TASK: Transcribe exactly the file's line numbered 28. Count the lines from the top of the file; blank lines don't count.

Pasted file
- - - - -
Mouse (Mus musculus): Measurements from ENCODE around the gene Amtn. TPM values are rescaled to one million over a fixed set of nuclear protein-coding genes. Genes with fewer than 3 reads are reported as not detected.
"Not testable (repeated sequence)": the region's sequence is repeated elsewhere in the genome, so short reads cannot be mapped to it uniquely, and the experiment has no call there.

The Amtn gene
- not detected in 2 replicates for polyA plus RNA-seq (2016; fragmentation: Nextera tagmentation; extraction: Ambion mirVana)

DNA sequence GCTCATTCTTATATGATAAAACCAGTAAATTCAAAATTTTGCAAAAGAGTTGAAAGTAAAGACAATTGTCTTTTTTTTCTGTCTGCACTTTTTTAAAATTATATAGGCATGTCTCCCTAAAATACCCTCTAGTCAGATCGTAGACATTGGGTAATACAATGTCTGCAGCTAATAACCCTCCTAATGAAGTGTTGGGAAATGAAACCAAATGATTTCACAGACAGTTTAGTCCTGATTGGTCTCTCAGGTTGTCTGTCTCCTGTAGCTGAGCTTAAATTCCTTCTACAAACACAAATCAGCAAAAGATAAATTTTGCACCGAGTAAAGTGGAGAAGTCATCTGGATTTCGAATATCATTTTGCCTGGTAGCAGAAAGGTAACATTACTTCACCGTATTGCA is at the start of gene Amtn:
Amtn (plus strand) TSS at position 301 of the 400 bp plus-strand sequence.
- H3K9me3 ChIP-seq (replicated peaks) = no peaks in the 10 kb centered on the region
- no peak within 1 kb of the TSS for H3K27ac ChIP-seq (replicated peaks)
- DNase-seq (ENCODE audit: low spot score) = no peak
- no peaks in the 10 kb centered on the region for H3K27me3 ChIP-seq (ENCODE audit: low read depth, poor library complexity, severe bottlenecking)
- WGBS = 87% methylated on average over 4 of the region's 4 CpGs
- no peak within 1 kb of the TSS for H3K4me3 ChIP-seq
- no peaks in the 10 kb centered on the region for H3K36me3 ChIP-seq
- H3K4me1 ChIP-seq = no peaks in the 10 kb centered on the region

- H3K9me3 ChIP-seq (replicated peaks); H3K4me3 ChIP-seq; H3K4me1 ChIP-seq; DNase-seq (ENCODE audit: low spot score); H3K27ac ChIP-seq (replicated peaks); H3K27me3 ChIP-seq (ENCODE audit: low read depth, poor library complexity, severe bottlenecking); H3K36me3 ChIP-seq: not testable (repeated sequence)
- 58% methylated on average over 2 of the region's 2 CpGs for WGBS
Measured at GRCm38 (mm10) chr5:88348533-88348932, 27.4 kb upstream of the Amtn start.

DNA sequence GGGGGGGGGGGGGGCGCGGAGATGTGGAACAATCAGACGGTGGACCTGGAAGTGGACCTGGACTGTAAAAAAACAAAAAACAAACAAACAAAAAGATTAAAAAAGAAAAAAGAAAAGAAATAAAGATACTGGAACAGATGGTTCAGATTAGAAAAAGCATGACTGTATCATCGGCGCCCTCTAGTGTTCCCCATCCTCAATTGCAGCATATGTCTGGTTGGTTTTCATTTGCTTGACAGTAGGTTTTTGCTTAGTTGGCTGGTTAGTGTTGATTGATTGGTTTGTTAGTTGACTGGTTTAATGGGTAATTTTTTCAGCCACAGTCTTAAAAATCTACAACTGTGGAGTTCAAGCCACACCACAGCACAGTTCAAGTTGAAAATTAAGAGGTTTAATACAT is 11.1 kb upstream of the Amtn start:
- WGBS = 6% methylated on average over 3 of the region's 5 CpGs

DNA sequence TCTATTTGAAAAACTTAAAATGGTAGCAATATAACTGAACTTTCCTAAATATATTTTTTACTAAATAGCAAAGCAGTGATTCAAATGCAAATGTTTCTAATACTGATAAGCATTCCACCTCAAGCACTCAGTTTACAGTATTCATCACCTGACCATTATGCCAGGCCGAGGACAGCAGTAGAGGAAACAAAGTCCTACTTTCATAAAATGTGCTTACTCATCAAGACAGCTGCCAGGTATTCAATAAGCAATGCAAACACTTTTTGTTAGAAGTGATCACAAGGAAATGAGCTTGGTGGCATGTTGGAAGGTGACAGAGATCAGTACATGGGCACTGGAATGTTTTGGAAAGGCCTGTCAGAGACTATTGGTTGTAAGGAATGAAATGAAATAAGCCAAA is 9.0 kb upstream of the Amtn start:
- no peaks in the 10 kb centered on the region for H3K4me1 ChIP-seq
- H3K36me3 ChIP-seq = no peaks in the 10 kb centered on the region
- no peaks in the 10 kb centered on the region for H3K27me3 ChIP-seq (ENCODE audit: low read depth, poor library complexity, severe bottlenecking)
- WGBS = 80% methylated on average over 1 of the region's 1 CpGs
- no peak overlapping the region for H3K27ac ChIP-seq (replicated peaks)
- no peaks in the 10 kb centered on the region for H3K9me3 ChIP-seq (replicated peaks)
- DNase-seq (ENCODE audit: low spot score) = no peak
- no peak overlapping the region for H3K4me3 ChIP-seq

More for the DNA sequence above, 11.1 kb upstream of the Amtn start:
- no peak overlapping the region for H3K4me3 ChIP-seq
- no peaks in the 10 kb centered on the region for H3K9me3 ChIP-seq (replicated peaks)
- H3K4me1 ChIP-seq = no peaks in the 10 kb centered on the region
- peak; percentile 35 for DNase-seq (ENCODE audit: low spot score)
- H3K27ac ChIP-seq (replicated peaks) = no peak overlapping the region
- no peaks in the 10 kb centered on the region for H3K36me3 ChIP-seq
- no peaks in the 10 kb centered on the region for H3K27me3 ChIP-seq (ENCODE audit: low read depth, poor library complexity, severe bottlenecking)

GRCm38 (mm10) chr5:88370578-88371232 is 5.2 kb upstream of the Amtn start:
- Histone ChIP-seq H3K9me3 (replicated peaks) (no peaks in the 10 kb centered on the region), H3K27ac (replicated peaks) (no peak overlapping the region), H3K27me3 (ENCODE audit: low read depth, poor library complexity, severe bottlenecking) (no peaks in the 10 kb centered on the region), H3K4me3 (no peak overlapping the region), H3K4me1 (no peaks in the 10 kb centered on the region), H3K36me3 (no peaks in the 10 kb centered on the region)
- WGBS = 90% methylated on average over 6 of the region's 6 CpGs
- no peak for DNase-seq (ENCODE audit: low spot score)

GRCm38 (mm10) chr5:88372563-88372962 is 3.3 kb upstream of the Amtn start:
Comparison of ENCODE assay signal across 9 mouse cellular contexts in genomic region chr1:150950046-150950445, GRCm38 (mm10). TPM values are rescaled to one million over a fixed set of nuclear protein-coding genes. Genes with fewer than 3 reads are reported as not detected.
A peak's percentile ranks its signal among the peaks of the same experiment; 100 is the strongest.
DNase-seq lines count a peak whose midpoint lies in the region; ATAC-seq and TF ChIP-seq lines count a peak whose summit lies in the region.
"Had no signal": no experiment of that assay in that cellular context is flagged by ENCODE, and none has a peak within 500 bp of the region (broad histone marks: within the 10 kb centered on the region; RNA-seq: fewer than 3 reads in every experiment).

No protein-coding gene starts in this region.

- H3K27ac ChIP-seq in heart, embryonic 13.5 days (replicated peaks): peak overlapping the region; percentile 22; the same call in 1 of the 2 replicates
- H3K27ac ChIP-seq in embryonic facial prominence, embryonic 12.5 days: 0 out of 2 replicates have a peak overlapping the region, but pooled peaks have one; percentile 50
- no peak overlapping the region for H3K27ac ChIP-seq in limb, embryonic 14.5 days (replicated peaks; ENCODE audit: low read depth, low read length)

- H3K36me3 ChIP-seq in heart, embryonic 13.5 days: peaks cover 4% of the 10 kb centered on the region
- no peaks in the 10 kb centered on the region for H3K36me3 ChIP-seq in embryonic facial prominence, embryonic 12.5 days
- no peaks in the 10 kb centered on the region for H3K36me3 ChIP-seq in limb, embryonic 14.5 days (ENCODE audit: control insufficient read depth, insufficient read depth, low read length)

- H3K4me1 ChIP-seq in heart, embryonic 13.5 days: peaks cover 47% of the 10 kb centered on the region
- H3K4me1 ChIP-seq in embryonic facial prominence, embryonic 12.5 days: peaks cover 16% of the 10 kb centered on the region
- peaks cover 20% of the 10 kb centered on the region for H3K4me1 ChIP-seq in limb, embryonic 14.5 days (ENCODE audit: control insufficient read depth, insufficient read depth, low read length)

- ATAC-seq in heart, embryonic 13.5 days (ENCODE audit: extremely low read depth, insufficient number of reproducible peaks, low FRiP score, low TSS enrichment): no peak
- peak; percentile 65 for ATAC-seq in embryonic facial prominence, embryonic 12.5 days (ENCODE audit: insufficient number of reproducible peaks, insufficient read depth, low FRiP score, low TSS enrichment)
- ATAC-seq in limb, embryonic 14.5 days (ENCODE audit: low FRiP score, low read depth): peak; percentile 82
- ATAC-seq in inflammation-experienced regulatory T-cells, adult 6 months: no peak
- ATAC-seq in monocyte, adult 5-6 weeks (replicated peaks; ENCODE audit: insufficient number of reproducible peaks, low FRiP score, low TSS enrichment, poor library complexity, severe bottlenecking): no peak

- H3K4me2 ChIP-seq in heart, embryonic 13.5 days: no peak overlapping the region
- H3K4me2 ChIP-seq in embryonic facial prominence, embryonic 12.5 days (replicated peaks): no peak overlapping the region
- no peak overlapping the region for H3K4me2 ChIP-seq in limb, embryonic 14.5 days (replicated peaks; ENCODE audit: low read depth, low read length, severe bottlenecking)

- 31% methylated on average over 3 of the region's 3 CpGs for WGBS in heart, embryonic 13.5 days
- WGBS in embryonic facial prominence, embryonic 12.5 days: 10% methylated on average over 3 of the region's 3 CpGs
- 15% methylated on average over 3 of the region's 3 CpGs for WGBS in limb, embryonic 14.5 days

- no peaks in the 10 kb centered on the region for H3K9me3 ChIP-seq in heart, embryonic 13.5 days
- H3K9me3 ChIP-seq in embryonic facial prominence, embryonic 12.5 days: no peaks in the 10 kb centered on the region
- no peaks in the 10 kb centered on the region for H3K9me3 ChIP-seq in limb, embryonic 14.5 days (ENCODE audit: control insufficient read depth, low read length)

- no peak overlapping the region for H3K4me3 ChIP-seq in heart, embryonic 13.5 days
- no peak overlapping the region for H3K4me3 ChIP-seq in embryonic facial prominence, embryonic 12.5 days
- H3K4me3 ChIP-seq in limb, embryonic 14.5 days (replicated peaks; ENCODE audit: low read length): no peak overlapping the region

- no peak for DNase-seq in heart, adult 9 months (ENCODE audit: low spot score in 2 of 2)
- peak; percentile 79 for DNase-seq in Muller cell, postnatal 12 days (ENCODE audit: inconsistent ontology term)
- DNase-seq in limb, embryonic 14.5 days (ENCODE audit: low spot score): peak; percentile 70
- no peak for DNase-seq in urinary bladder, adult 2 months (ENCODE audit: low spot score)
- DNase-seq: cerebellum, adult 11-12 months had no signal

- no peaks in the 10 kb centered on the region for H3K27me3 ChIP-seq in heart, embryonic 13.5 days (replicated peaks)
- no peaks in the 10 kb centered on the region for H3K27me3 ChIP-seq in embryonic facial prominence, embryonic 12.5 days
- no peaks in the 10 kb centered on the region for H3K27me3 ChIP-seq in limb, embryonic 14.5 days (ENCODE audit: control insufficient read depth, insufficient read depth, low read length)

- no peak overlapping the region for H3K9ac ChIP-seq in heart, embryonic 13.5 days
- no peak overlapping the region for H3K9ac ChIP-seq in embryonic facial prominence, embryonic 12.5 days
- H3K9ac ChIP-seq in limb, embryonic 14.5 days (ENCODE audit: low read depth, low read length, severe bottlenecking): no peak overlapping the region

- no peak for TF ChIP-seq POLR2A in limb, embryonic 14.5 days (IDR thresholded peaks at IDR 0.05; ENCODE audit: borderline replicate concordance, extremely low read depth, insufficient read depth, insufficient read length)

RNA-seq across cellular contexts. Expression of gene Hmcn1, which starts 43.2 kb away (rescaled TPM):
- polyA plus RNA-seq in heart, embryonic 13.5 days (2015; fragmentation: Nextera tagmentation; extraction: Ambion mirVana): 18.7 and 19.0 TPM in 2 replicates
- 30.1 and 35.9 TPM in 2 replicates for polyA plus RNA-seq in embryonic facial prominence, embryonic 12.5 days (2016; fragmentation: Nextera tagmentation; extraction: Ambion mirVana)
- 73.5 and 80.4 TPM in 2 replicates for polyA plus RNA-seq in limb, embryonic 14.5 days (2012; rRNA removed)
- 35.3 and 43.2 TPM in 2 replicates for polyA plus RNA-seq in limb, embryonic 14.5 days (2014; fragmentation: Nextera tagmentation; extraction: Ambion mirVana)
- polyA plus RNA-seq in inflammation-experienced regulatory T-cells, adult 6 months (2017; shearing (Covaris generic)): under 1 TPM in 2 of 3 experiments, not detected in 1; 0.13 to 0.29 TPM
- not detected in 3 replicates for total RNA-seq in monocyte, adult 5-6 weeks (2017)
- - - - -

- no peak overlapping the region for H3K4me3 ChIP-seq